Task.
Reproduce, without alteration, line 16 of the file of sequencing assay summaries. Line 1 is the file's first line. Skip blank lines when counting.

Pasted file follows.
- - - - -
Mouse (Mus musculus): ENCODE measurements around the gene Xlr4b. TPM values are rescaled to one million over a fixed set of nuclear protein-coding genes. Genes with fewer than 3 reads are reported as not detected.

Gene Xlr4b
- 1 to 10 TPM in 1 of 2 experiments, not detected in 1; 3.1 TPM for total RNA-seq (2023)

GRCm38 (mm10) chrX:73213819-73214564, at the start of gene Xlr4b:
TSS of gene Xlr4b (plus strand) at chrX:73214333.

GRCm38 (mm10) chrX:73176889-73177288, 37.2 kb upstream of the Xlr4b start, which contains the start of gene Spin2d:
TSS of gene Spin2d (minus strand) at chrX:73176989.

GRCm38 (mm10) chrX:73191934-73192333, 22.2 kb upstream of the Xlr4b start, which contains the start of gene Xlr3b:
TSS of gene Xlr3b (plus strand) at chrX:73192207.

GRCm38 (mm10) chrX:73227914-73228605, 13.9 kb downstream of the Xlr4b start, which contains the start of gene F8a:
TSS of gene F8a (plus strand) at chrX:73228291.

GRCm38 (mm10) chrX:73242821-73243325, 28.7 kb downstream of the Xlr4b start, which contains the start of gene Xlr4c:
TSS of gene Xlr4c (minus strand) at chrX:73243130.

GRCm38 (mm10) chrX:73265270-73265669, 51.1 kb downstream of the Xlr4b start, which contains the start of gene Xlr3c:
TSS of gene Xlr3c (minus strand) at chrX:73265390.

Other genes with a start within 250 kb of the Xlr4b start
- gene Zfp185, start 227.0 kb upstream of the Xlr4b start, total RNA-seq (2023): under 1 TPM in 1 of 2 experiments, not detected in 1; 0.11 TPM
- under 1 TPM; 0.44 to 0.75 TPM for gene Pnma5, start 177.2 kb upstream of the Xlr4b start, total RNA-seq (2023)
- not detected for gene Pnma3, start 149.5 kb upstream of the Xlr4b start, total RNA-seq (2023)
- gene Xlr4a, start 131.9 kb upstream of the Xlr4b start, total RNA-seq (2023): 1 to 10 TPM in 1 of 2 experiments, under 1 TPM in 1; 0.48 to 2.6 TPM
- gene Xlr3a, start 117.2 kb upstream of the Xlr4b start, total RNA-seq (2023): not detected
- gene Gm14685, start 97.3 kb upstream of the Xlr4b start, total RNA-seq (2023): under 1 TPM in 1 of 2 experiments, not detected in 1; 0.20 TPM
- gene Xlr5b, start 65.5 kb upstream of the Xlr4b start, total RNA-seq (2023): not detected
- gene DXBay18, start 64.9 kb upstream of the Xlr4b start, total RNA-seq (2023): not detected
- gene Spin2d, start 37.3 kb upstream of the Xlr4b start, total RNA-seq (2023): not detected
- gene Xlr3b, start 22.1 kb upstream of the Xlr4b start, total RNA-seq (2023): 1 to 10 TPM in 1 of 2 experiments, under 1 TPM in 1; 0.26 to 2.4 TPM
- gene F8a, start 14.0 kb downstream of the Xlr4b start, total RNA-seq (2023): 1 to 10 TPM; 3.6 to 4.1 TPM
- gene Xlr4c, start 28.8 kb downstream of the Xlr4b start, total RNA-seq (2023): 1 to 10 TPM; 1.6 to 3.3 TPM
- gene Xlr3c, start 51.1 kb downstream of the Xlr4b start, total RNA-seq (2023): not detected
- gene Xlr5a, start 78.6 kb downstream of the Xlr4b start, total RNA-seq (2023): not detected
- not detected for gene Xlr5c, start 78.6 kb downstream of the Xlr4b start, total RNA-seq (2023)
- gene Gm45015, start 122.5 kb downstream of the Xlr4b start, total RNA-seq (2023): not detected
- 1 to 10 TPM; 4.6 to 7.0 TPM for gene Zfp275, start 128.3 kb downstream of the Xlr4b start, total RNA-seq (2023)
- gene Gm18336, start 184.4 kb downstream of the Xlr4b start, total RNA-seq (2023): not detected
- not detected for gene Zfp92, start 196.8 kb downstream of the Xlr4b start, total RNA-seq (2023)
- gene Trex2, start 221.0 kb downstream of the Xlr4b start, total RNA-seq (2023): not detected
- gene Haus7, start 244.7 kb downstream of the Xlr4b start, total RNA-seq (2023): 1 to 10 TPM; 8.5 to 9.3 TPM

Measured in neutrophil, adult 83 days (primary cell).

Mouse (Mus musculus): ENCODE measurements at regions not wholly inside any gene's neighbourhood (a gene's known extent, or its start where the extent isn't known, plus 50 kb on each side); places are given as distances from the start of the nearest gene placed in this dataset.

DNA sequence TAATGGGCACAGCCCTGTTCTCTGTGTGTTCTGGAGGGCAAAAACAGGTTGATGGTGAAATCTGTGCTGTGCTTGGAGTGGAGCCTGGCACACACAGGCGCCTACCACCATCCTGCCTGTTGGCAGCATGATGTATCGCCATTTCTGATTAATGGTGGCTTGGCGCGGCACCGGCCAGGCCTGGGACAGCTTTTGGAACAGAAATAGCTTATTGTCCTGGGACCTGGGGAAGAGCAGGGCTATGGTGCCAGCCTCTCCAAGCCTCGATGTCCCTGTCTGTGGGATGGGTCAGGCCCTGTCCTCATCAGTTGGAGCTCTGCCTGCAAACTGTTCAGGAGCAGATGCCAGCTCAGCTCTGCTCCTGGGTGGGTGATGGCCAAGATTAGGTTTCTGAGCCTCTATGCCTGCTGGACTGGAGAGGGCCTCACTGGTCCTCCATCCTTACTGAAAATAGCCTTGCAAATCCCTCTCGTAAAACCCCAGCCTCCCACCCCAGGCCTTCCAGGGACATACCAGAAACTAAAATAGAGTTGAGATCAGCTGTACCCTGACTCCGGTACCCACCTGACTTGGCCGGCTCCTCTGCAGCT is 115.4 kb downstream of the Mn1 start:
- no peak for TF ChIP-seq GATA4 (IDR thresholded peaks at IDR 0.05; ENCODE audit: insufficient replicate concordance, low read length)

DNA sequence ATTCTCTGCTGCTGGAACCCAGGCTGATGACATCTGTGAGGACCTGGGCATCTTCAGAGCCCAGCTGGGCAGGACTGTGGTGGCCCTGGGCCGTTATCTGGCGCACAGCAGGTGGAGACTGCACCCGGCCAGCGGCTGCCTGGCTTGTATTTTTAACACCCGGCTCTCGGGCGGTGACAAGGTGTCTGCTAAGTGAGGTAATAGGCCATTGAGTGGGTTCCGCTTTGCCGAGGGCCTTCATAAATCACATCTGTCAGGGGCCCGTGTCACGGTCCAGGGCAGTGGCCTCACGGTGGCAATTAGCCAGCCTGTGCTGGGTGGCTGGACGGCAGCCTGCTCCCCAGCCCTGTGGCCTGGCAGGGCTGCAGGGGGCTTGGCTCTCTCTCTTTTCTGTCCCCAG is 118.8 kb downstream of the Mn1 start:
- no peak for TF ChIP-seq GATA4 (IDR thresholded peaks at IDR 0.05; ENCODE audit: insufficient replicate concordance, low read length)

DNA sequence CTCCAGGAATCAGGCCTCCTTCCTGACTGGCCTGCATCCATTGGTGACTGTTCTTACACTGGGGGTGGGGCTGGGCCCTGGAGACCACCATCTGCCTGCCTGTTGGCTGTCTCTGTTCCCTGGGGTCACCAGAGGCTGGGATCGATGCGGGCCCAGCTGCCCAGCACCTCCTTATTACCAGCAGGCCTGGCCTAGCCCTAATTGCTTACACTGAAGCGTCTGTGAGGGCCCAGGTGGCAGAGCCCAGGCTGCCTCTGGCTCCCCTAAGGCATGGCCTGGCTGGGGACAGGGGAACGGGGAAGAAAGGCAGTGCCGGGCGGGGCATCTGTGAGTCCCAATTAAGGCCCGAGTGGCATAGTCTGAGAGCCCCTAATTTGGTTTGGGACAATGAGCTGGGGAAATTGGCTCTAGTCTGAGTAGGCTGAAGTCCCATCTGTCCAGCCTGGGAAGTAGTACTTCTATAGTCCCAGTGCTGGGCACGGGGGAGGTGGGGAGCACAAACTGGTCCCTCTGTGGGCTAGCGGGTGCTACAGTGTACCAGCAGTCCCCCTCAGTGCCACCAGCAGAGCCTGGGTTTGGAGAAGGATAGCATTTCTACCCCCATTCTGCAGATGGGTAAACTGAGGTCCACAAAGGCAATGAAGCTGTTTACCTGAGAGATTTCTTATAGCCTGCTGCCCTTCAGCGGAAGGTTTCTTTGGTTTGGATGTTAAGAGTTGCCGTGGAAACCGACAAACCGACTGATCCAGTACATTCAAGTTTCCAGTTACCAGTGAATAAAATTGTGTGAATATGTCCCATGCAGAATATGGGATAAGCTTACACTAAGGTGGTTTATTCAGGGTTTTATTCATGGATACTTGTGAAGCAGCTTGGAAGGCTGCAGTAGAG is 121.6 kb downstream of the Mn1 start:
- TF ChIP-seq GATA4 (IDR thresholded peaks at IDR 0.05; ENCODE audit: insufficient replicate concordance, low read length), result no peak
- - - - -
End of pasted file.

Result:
Other genes with a start within 250 kb of the Xlr4b start